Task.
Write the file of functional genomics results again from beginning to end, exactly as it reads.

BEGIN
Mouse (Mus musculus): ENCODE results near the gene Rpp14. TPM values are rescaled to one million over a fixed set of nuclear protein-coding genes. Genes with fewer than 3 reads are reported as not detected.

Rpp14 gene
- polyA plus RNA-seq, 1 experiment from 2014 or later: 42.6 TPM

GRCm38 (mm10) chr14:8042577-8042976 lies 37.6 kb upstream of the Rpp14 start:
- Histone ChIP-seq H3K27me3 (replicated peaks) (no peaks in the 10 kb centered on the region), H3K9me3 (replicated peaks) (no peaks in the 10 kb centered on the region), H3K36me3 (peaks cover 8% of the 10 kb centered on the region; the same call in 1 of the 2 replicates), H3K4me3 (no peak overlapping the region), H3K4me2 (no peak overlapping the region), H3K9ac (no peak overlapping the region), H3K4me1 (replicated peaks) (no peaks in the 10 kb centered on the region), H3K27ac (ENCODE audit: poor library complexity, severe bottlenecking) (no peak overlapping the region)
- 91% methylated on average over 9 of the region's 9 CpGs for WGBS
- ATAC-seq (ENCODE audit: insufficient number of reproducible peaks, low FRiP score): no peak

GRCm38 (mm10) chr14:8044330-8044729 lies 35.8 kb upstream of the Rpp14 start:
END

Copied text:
Mouse (Mus musculus): ENCODE results near the gene Rpp14. TPM values are rescaled to one million over a fixed set of nuclear protein-coding genes. Genes with fewer than 3 reads are reported as not detected.

Rpp14 gene
- polyA plus RNA-seq, 1 experiment from 2014 or later: 42.6 TPM

GRCm38 (mm10) chr14:8042577-8042976 lies 37.6 kb upstream of the Rpp14 start:
- Histone ChIP-seq H3K27me3 (replicated peaks) (no peaks in the 10 kb centered on the region), H3K9me3 (replicated peaks) (no peaks in the 10 kb centered on the region), H3K36me3 (peaks cover 8% of the 10 kb centered on the region; the same call in 1 of the 2 replicates), H3K4me3 (no peak overlapping the region), H3K4me2 (no peak overlapping the region), H3K9ac (no peak overlapping the region), H3K4me1 (replicated peaks) (no peaks in the 10 kb centered on the region), H3K27ac (ENCODE audit: poor library complexity, severe bottlenecking) (no peak overlapping the region)
- 91% methylated on average over 9 of the region's 9 CpGs for WGBS
- ATAC-seq (ENCODE audit: insufficient number of reproducible peaks, low FRiP score): no peak

GRCm38 (mm10) chr14:8044330-8044729 lies 35.8 kb upstream of the Rpp14 start: